Gentrification fears stoked by developer's $60M Grand Rapids proposal
March 16, 2016
GRAND RAPIDS, MI – A plan to remake an industrial area along Madison Avenue SE and add new housing along a stretch of Eastern Avenue SE has riled up a community development organization and spawned fears of gentrification.
Rockford Construction is exploring large-scale redevelopment that possibly could involve as many as 75 properties and investment upwards of $60 million, according to an internal planning documentapparently leaked to LINC Community Revitalization, which sought public input on the plan Tuesday, March 12.
LINC leaders say what Rockford's "proposing to do needs to be done," but they're upset that they've not been in the loop on development of the plans.
"The worst-case scenario is the neighborhood changes to the exclusion of existing residents," said Jeremy DeRoo, co-executive director of LINC.
Said fellow co-director Darel Ross: "If you're going to develop somebody's neighborhood, the neighborhood should be advised of it."
LINC hosted a dinner Tuesday and asked residents to send developers and Grand Rapids leaders messages via sticky notes on a wall. Among the statements:
• Create opportunities for black businesses
• Consult directly with the individuals whose area they are changing and meet the needed demands, according to their demography
• Only good can come from listening to the people
• People from the community to not only have a voice, but be employed
• Can we please bring in some business owners of color, and hire people who actually live in the community?
• Promise to keep this neighborhood diverse!
Rockford should commit to providing jobs for neighborhood residents and fostering business ownership among residents, DeRoo said. The organization also posted to Facebook a message from the Greater Grand Rapids Racial Equity Network that "we don't want a carbon copy of other 'developed' neighborhoods, like the Wealthy Street corridor, which in terms of business ownership, patronage, and culture have become almost exclusively white."
"We understand the excitement and the concern, but we're going to do it the right way," said George Colvin, a project superintendent for Rockford who attended Tuesday's City Commission meeting in anticipation that people would speak to city leaders about the project. None did publicly.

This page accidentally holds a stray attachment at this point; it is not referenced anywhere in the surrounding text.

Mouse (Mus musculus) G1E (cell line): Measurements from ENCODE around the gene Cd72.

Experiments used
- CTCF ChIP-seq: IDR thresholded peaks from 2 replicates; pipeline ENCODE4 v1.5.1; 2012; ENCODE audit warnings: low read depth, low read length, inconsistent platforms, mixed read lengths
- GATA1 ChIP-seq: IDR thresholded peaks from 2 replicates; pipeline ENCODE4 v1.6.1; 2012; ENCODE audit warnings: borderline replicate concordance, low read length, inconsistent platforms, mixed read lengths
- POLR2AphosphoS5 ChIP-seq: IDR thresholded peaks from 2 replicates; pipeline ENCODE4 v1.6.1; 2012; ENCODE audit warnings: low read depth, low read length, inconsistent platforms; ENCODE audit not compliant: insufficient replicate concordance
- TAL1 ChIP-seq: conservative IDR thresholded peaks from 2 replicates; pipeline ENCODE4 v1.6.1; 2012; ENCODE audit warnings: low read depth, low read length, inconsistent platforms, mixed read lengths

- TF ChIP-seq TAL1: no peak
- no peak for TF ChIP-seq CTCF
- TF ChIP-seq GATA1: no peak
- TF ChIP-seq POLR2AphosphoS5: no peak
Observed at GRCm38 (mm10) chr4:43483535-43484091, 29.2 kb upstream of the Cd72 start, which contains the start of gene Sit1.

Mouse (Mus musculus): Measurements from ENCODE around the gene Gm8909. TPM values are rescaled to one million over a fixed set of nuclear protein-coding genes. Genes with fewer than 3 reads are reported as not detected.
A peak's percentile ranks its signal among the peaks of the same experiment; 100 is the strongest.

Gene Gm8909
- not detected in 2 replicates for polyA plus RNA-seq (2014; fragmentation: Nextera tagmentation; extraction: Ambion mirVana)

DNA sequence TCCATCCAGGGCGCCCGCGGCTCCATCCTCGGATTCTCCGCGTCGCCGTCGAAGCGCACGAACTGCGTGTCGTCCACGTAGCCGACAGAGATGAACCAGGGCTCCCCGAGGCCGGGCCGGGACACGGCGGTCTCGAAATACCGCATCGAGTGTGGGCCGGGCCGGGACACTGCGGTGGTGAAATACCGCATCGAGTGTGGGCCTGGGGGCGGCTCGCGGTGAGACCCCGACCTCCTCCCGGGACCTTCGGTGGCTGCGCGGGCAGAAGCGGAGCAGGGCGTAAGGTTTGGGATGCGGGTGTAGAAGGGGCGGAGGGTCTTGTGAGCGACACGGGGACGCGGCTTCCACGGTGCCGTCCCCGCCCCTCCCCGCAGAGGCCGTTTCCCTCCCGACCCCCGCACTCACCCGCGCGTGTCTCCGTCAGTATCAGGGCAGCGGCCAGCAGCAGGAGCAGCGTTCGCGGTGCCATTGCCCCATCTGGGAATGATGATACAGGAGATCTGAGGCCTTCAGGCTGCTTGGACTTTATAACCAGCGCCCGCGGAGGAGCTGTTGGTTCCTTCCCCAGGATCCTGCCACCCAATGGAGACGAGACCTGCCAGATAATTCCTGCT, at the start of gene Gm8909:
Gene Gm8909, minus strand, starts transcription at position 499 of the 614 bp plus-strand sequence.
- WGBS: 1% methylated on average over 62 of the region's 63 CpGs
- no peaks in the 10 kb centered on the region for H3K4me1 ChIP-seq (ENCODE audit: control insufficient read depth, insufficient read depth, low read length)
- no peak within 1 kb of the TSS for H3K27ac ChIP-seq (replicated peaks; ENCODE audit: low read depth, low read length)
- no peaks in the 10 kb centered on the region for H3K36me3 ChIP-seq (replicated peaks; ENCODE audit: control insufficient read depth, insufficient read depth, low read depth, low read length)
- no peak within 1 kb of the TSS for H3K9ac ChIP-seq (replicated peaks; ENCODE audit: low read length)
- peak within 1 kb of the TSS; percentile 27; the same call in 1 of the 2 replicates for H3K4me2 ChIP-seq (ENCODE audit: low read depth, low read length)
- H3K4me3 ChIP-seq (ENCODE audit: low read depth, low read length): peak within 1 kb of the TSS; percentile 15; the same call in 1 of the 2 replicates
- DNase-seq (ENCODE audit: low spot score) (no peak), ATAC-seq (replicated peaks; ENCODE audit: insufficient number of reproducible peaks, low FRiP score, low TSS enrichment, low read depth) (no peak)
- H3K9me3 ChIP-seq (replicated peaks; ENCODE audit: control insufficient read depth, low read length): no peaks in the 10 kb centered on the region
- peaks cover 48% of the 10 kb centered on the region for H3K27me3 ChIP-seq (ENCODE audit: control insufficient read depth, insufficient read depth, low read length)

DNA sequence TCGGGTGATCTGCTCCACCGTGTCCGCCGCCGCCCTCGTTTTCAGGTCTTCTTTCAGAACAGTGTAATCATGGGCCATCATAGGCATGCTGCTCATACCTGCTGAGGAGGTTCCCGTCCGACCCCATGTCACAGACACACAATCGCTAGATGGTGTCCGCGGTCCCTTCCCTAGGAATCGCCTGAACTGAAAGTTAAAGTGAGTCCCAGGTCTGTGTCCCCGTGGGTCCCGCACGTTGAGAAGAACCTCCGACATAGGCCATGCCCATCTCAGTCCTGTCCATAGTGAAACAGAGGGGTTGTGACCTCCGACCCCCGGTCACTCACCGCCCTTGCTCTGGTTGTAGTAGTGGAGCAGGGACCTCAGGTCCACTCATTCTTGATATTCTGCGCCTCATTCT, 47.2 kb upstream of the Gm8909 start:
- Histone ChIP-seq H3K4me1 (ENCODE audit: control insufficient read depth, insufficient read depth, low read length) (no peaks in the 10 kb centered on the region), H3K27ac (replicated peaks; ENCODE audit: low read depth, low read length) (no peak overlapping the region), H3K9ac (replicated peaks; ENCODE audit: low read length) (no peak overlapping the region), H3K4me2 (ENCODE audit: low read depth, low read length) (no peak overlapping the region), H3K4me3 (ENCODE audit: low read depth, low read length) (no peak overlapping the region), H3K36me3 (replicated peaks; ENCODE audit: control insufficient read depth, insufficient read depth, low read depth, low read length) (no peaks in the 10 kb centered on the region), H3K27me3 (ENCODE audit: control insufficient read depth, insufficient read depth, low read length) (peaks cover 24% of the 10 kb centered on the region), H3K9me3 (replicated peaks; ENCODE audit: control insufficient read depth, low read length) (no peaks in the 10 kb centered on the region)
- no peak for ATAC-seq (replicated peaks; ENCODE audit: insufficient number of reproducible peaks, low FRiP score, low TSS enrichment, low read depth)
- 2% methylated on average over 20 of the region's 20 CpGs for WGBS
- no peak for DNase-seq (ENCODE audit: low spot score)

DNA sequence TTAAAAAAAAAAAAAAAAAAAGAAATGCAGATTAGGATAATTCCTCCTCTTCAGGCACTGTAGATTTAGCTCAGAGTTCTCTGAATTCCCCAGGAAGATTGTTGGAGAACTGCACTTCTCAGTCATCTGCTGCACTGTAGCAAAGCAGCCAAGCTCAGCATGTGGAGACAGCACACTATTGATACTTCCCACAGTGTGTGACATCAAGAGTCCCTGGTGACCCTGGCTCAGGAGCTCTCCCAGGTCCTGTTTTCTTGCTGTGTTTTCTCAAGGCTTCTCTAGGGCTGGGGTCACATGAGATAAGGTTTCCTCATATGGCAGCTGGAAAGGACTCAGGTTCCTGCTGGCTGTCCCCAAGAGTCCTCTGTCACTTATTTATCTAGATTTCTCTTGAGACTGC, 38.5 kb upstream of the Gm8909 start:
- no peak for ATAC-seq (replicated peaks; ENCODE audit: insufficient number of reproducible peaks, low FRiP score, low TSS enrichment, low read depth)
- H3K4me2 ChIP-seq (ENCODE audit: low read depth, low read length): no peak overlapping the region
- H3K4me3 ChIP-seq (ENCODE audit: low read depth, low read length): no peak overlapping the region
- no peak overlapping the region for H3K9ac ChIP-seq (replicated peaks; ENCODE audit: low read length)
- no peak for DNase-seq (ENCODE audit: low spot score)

"It's simply a proposal. It's simply a group of investors looking at this area saying 'maybe, possibly.' What you've seen is a proposal, not a plan. We're just shaking the bush to see if people are interested."
Colvin declined to talk specifics on Rockford's plan, which according to the June 2015 document being circulated by LINC calls for a "more varied mix of rental housing" with 100 new units – half designated for low-income residents – and 25 retail jobs along Eastern between Wealthy and Franklin Street, and 800 new jobs, including 300 for neighboring residents, along Madison between Hall and Burton streets.
"There will be little benefit to the neighborhood if the created manufacturing jobs go to non-residents," the document states. "This will require some alignment of manufacturing businesses with the skill set of the residents during the development process, as well as partnerships with local job training programs."
The City Commission recently signed a memoranda of understanding with Grand Valley State University regarding the school's plans to redevelop a section of the Belknap Lookout neighborhood north of I-196 across from the Medical Mile. Those documents arose out of neighborhood talks and include provisions for hiring local residents, for example.
Grand Rapids leaders have voiced a desire to use a similar process for developments elsewhere in the city.
"The engagement process (with the neighborhoods) hasn't started yet (on the Rockford project)," Third Ward City Commissioner David Allen said. "We've not been presented anything. We don't have any details."